4. When I prayed I was desperate. I can’t really say that I expected You to hear me. I thought You might have abandoned me like everyone else. But You heard me! You were willing, even eager, to hear my prayer! In Your holiness you are still accessible. Thank You!
  5. When I sleep these days it can only be a gift from You. My mind is too tormented for sleep to be natural. When I wake from each few hours of sleep I get, help me to be grateful for Your grace to sustain my weak body and mind.
  6. If You are still with me, why am I so concerned about my reputation. Concern for my reputation is what led me make the choices that got me here. They are only against me, for what I’ve done, not against You. They are for Your ways. That is why they are incensed. If they are for You in their anger, then I should be able to face them without fear.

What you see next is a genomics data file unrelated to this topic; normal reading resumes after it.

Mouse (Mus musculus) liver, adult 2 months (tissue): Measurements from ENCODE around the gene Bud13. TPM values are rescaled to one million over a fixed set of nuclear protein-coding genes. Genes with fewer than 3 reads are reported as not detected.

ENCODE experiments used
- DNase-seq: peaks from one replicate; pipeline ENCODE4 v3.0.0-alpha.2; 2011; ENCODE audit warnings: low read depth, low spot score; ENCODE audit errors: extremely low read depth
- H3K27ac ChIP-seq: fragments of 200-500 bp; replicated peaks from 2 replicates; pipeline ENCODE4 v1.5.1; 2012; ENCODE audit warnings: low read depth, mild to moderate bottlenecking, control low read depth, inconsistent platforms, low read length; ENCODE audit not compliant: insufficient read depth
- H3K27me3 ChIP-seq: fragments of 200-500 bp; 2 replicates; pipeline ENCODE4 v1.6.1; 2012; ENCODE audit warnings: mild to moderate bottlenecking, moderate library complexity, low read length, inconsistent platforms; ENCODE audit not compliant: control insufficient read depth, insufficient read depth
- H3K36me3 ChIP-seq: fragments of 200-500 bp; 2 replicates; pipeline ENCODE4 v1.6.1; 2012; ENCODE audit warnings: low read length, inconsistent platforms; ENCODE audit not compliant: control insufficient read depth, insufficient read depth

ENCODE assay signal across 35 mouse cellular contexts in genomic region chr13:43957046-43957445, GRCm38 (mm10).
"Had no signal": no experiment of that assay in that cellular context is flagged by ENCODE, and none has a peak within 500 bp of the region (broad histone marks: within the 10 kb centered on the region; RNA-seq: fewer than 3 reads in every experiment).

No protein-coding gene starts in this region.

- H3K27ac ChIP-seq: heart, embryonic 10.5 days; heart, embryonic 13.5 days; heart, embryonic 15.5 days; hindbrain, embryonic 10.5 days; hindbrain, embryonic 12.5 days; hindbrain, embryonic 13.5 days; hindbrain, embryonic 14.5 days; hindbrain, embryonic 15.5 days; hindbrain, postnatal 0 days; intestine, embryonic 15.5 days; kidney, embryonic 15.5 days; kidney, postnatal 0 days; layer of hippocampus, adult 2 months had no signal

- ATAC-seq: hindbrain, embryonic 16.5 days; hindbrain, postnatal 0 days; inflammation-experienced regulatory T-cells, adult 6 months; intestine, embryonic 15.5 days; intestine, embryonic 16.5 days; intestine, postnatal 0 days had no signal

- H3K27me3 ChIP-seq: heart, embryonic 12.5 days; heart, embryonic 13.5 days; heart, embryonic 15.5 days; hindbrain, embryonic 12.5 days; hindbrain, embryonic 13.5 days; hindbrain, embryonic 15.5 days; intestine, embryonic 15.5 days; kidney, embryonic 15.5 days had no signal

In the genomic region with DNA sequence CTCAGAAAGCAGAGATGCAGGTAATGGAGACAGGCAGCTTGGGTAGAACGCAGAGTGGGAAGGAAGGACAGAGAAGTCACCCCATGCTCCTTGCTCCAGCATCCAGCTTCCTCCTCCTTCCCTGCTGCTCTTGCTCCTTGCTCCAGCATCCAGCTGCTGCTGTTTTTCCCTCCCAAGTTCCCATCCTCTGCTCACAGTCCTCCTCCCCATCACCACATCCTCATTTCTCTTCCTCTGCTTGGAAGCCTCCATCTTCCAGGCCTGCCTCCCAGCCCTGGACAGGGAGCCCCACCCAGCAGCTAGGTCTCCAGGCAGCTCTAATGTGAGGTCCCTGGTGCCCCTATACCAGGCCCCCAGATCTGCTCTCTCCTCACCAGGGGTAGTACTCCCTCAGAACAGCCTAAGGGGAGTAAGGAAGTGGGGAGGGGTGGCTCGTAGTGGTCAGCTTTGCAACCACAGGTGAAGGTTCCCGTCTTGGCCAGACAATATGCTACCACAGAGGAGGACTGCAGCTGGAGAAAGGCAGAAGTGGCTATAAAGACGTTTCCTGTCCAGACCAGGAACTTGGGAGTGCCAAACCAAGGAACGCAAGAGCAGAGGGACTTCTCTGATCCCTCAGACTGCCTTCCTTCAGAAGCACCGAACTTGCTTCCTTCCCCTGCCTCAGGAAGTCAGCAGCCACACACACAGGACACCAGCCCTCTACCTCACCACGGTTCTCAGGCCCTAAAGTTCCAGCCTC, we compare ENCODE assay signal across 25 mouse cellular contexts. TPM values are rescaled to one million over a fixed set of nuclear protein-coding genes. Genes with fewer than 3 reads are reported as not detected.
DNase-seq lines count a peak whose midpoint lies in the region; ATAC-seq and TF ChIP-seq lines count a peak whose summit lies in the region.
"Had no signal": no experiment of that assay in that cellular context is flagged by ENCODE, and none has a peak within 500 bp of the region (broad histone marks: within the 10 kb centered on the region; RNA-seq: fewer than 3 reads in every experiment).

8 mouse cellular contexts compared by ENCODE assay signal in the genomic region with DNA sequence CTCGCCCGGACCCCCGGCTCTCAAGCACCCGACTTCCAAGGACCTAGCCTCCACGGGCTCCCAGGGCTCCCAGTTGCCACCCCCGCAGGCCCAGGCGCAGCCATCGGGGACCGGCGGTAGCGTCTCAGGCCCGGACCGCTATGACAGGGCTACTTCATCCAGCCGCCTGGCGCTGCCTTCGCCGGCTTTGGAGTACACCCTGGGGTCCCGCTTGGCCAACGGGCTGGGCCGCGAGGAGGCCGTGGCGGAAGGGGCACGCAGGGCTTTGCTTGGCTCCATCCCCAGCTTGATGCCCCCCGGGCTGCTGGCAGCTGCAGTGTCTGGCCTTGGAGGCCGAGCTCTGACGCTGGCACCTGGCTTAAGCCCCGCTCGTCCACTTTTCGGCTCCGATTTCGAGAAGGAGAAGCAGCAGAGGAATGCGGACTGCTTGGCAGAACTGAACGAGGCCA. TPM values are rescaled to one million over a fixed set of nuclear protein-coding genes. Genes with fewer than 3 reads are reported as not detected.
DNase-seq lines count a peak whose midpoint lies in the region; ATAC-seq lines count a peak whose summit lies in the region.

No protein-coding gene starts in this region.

7. I want to believe that. I do believe. Help my unbelief. Arise! Keep showing Yourself to Me, Lord! Do not let me lose sight of You! You are my salvation. There are many rumors spreading and slanderous thing being spread about me. Even most of the things that are true are not being shared “in love” or “for my good.” I will have to entrust those distortions to you. I am not capable of discerning what I need to hear.
  8. I have no choice but to trust You with my whole life. You saved me from eternal hell and only You can save me from this living hell. You are a God who loves His people. I am Your child. You are even sovereign over those who reject You. As my Father, I trust You to guide me and these circumstances.

Passages for Further Study: Psalm 25; Isaiah 6:5-7; Luke 7:36-50 (especially verse 47); Romans 5:3-5; James 1:2-4; I Peter 1:6-9